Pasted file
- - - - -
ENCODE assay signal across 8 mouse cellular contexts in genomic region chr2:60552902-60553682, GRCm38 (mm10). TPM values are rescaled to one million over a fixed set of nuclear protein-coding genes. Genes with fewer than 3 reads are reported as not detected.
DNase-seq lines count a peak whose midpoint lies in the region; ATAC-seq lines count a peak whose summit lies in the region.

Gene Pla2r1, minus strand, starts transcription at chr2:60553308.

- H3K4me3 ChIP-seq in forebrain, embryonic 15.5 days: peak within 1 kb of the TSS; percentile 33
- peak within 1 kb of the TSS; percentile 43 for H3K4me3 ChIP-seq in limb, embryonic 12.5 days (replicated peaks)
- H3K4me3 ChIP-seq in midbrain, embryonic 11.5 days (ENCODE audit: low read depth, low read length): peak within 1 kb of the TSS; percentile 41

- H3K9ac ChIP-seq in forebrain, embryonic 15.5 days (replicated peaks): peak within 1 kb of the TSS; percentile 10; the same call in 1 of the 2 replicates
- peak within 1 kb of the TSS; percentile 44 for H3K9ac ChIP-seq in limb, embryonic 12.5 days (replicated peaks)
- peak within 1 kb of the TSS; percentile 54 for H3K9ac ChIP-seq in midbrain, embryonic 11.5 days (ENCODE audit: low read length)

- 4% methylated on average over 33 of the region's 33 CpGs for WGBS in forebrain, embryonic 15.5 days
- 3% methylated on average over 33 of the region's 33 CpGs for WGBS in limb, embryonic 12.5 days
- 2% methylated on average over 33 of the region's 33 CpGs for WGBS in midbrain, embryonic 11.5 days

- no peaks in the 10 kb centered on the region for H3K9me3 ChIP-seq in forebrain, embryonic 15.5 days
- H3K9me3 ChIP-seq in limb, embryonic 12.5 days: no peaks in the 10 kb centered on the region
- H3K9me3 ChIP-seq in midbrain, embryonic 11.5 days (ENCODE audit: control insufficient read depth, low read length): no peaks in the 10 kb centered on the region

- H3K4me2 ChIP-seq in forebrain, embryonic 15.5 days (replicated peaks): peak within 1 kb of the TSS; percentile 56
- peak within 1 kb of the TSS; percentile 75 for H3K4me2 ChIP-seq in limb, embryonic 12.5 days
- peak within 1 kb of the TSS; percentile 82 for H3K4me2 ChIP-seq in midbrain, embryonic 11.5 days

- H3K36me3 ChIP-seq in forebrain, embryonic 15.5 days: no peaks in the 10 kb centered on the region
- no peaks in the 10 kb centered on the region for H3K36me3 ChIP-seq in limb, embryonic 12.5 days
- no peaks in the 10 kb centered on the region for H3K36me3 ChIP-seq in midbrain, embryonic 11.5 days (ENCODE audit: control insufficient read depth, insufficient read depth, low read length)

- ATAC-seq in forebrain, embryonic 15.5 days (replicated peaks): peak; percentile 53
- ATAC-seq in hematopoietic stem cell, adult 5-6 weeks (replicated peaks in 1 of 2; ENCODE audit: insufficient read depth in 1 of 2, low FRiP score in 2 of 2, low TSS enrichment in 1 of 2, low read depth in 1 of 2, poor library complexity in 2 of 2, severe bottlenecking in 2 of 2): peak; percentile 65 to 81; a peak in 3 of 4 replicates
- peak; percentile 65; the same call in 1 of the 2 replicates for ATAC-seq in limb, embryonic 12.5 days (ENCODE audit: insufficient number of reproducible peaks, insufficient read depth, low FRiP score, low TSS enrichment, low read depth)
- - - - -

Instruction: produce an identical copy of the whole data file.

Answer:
ENCODE assay signal across 8 mouse cellular contexts in genomic region chr2:60552902-60553682, GRCm38 (mm10). TPM values are rescaled to one million over a fixed set of nuclear protein-coding genes. Genes with fewer than 3 reads are reported as not detected.
DNase-seq lines count a peak whose midpoint lies in the region; ATAC-seq lines count a peak whose summit lies in the region.

Gene Pla2r1, minus strand, starts transcription at chr2:60553308.

- H3K4me3 ChIP-seq in forebrain, embryonic 15.5 days: peak within 1 kb of the TSS; percentile 33
- peak within 1 kb of the TSS; percentile 43 for H3K4me3 ChIP-seq in limb, embryonic 12.5 days (replicated peaks)
- H3K4me3 ChIP-seq in midbrain, embryonic 11.5 days (ENCODE audit: low read depth, low read length): peak within 1 kb of the TSS; percentile 41

- H3K9ac ChIP-seq in forebrain, embryonic 15.5 days (replicated peaks): peak within 1 kb of the TSS; percentile 10; the same call in 1 of the 2 replicates
- peak within 1 kb of the TSS; percentile 44 for H3K9ac ChIP-seq in limb, embryonic 12.5 days (replicated peaks)
- peak within 1 kb of the TSS; percentile 54 for H3K9ac ChIP-seq in midbrain, embryonic 11.5 days (ENCODE audit: low read length)

- 4% methylated on average over 33 of the region's 33 CpGs for WGBS in forebrain, embryonic 15.5 days
- 3% methylated on average over 33 of the region's 33 CpGs for WGBS in limb, embryonic 12.5 days
- 2% methylated on average over 33 of the region's 33 CpGs for WGBS in midbrain, embryonic 11.5 days

- no peaks in the 10 kb centered on the region for H3K9me3 ChIP-seq in forebrain, embryonic 15.5 days
- H3K9me3 ChIP-seq in limb, embryonic 12.5 days: no peaks in the 10 kb centered on the region
- H3K9me3 ChIP-seq in midbrain, embryonic 11.5 days (ENCODE audit: control insufficient read depth, low read length): no peaks in the 10 kb centered on the region

- H3K4me2 ChIP-seq in forebrain, embryonic 15.5 days (replicated peaks): peak within 1 kb of the TSS; percentile 56
- peak within 1 kb of the TSS; percentile 75 for H3K4me2 ChIP-seq in limb, embryonic 12.5 days
- peak within 1 kb of the TSS; percentile 82 for H3K4me2 ChIP-seq in midbrain, embryonic 11.5 days

- H3K36me3 ChIP-seq in forebrain, embryonic 15.5 days: no peaks in the 10 kb centered on the region
- no peaks in the 10 kb centered on the region for H3K36me3 ChIP-seq in limb, embryonic 12.5 days
- no peaks in the 10 kb centered on the region for H3K36me3 ChIP-seq in midbrain, embryonic 11.5 days (ENCODE audit: control insufficient read depth, insufficient read depth, low read length)

- ATAC-seq in forebrain, embryonic 15.5 days (replicated peaks): peak; percentile 53
- ATAC-seq in hematopoietic stem cell, adult 5-6 weeks (replicated peaks in 1 of 2; ENCODE audit: insufficient read depth in 1 of 2, low FRiP score in 2 of 2, low TSS enrichment in 1 of 2, low read depth in 1 of 2, poor library complexity in 2 of 2, severe bottlenecking in 2 of 2): peak; percentile 65 to 81; a peak in 3 of 4 replicates
- peak; percentile 65; the same call in 1 of the 2 replicates for ATAC-seq in limb, embryonic 12.5 days (ENCODE audit: insufficient number of reproducible peaks, insufficient read depth, low FRiP score, low TSS enrichment, low read depth)